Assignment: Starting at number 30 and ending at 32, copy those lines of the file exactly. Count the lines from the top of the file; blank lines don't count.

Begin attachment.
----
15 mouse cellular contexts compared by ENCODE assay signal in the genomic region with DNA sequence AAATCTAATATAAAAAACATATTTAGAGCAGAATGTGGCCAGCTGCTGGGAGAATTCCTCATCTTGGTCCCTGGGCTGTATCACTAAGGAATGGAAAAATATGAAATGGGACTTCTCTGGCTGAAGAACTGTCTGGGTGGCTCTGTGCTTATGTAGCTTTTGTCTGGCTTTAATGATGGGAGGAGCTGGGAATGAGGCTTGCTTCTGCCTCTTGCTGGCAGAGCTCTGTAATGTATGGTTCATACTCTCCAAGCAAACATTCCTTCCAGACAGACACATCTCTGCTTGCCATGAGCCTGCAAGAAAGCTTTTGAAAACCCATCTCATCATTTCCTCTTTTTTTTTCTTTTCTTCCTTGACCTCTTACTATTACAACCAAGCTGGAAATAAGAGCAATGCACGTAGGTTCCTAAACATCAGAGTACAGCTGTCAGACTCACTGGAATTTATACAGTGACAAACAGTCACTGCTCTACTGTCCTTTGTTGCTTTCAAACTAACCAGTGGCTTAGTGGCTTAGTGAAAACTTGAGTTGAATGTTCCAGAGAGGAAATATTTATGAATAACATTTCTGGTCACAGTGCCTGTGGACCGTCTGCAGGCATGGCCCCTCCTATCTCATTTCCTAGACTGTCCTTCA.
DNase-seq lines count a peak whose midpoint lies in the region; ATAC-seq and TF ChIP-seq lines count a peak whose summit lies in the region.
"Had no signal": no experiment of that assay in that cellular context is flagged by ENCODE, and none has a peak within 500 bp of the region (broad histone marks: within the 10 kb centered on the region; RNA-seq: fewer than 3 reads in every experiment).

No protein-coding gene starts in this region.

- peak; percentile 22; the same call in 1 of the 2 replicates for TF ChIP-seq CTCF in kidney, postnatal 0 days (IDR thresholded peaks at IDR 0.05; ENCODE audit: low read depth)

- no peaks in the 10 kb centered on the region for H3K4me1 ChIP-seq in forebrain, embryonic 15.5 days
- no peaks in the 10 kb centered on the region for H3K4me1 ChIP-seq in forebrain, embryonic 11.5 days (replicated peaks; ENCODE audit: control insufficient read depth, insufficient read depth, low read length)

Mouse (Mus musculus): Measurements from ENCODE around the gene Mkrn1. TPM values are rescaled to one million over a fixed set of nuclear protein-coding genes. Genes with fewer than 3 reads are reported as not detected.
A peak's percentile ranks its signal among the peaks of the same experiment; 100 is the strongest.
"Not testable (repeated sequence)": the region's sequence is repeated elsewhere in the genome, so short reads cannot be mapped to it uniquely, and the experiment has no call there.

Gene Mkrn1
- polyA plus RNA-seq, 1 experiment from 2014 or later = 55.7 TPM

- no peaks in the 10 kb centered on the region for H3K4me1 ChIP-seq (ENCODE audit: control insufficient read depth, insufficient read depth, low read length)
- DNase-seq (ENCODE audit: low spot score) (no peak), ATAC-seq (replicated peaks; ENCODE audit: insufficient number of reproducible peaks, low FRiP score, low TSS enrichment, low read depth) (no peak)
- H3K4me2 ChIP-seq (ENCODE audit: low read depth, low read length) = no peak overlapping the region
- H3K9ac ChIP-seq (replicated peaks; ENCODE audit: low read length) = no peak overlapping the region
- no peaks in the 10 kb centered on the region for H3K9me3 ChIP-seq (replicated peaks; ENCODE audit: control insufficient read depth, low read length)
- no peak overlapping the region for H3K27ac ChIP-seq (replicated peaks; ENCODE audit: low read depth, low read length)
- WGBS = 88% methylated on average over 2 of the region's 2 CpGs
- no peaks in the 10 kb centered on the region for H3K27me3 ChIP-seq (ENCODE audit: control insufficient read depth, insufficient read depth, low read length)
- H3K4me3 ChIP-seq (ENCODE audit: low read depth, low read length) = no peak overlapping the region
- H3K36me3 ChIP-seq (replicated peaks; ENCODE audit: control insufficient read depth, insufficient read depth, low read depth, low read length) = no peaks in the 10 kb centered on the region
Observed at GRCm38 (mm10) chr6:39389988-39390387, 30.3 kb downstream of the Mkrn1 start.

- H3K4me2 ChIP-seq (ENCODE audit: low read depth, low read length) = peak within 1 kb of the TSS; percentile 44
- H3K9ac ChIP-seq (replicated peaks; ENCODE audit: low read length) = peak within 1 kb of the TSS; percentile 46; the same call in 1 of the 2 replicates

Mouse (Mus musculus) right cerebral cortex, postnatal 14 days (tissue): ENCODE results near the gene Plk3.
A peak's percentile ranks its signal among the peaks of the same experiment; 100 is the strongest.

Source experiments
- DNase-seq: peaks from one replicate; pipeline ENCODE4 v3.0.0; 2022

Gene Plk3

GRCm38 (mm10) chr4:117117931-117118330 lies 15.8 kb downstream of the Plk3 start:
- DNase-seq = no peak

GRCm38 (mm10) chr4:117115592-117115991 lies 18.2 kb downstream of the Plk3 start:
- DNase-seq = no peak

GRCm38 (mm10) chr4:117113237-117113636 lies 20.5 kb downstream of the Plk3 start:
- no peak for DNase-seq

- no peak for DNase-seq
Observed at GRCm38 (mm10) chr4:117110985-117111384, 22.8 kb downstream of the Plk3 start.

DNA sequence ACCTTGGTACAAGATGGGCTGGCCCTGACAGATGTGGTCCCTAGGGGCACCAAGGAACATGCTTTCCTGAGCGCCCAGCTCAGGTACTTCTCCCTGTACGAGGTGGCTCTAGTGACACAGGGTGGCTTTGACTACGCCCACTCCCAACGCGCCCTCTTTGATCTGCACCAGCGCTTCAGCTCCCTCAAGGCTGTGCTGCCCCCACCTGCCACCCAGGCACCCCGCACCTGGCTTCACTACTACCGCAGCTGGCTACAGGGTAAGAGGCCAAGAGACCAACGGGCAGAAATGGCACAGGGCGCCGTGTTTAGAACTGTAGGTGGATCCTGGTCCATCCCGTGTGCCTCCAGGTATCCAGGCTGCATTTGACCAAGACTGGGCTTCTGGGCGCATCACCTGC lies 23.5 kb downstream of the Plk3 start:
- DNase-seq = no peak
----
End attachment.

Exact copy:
Gene Plk3

GRCm38 (mm10) chr4:117117931-117118330 lies 15.8 kb downstream of the Plk3 start:
- DNase-seq = no peak